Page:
4. The art of management is about reducing internal threats to authority. Most superior administrators are willing to tolerate marginal performance form a unit as long as there is peace.  The last thing a senior administrator wants are constant delegations of inferiors (faculty) complaining about this or that., or worse, reading about some sort of issue in the press (especially the trade rags).   The successful administrator cultivates quiet; she does not cultivate excellence. The exception is where there is a convergence between personal interest and the efforts of staff. To that end, a sound administrator pushes faculty toward the median--she neither wants faculty that make others look bad, nor can she afford faculty who are too far in the rear.  The administrator who is successful also cultivates a quiet faculty.  The less one's faculty makes noise beyond its unit the more successful the administrator may make herself appear.

5.  Cultivate the art of spite in your inferiors. The successful administrator finds the bullies within the faculty  and seeks to make of them allies.  It is to those faculty that rewards are govern and deference shown.  They, in turn, can be counted on to do the dirty work of administration--but at least they do this with relish. Where spitefulness is tolerated, faculty themselves can serve to create a climate where it is necessary for the middle manager to step in to “save the day.”

6.  Blame Others.  The art of accepting responsibility is not in the middle manager’s job description.  Though everyone must adhere to a certain fidelity to the premise, in reality the middle manager must rely on “the system” to absorb all blame, where blame is otherwise not crammed down to faculty.  For the middle manager, it is always something: the “system”, superior administrators, policy, budget or the like.  Recently blaming governmental authorities has become fashionable—and with good reason.  Governmental regulations provide a large black hole into which much of the blame for the product of the exercise of administrative discretion may disappear.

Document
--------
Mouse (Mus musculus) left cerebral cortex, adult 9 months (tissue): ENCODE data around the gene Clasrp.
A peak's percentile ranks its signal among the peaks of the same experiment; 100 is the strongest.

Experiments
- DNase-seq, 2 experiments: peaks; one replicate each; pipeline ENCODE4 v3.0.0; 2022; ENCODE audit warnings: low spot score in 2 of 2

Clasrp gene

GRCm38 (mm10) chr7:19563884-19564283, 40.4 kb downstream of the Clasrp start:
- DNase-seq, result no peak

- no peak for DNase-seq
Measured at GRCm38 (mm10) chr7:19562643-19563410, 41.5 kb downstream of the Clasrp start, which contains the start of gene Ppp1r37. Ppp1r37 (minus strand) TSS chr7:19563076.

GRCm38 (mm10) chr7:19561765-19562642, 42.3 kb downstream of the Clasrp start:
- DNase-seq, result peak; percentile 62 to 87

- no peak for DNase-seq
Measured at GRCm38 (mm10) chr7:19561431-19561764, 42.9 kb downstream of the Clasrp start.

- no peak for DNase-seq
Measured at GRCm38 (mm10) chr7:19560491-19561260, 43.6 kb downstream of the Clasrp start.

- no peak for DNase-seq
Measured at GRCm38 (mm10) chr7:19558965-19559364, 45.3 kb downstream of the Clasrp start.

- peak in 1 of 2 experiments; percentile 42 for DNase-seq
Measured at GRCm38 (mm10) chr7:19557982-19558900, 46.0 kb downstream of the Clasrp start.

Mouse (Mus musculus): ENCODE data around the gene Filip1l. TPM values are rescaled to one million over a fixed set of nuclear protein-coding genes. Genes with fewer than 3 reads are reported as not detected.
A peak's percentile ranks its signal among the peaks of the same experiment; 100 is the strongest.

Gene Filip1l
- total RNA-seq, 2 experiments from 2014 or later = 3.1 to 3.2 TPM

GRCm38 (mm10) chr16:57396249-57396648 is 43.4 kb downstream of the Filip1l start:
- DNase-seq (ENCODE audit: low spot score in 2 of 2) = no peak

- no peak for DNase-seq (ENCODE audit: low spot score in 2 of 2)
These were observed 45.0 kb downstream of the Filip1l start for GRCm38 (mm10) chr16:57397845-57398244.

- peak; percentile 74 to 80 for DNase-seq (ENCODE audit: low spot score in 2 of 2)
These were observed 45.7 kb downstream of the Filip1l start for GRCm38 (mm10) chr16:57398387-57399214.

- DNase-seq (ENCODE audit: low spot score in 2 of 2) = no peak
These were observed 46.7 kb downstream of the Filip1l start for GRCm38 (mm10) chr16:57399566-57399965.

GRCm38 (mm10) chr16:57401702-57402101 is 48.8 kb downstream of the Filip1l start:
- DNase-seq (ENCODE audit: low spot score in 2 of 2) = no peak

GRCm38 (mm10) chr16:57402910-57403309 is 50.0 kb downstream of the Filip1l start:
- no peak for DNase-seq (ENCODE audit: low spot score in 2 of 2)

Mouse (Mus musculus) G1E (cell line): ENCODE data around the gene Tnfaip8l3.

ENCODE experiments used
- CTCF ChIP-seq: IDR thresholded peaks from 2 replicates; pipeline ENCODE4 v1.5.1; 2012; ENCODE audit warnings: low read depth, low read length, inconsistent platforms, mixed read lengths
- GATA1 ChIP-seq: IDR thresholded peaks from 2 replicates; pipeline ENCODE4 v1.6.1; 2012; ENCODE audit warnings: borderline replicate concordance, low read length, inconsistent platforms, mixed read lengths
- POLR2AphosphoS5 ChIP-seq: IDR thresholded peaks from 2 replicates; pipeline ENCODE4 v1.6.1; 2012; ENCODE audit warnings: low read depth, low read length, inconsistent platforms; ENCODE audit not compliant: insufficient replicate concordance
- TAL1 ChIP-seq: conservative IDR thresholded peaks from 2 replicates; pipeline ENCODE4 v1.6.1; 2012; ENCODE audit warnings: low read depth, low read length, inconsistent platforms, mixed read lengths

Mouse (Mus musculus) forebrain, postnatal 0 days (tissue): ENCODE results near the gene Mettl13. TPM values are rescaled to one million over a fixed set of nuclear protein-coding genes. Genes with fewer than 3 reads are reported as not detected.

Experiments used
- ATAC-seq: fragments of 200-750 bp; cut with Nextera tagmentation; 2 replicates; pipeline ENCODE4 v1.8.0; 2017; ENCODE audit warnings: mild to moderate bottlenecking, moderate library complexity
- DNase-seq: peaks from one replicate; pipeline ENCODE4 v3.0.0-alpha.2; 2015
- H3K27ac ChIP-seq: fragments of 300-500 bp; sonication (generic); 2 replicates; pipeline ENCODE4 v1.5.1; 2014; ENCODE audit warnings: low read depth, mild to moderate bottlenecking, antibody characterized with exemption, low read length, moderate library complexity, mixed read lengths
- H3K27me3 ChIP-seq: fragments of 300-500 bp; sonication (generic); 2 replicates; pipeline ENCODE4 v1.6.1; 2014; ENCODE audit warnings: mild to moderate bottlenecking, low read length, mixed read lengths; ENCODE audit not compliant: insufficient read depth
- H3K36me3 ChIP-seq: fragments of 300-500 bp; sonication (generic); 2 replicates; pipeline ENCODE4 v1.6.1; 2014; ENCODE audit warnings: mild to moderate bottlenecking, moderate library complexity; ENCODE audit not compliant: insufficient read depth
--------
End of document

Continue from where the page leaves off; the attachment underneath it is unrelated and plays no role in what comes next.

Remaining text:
7.  Lead from the rear.  Shared governance can serve the administrator as a sword as well as a shield.  In both senses the administrator can use the faculty as a means of avoiding risk taking through leadership.  One of the best ways of doing that is to provide faculty with a carte blanche to think through “what they want” without either revealing the vision of the middle manager, or in the absence of a such a vision.  In the best case, a well-functioning faculty will provide the leadership and collaborate partnership that produces success.  In many cases, however,  

8.  Cultivate a faulty memory.  Middle managers have to promise things all the time.  Usually the promise relates to an obligation undertaken to be fulfilled in the future for work or activity that is to be performed now.  In those cases it is always useful to forget the exact terms of agreement, or to recast them to suit the times when obligation is called due. Where faculty have been presumptuous enough to write something down always be sure to adopt the blanket position that the faculty member’s recollection is itself faulty. In any case the “changed circumstances” and the “this was not meant as a binding obligation” approaches sometimes work to put faculty off, especially those who may be on fixed term contract or those who might otherwise seek other favors later.

9.  Use strategic rewards wisely.  A faculty becomes more docile and more dependent the better a middle manager is able to cultivate the strategic art of gift giving. This is an especially powerful tool when combined with the “faulty memory”  and the “use praise” strategies. Rewarding friends and punishing enemies ensures that by the end of a long tenure the middle manager will only have friends; but only for so long as those friends are dependent on the rewards.  That obligates the middle manager to ensure a larder of rewards equal to the ambitions of her friends.

10.  Always remember who and what you serve.  The middle manager serves the institution and reports to her superiors. Those conditions define the alpha and omega of the world in which she inhabits.  Those parameters suggest the structures of the logic of her function.  The institution is designed to survive first, and to prosper later.  To that end, all inputs—students, faculty, staff, alumni and the like—are factors in the protection of the viability of the institution as a going concern. With that firmly in mind, our middle manager is well equipped to survive in the modern university.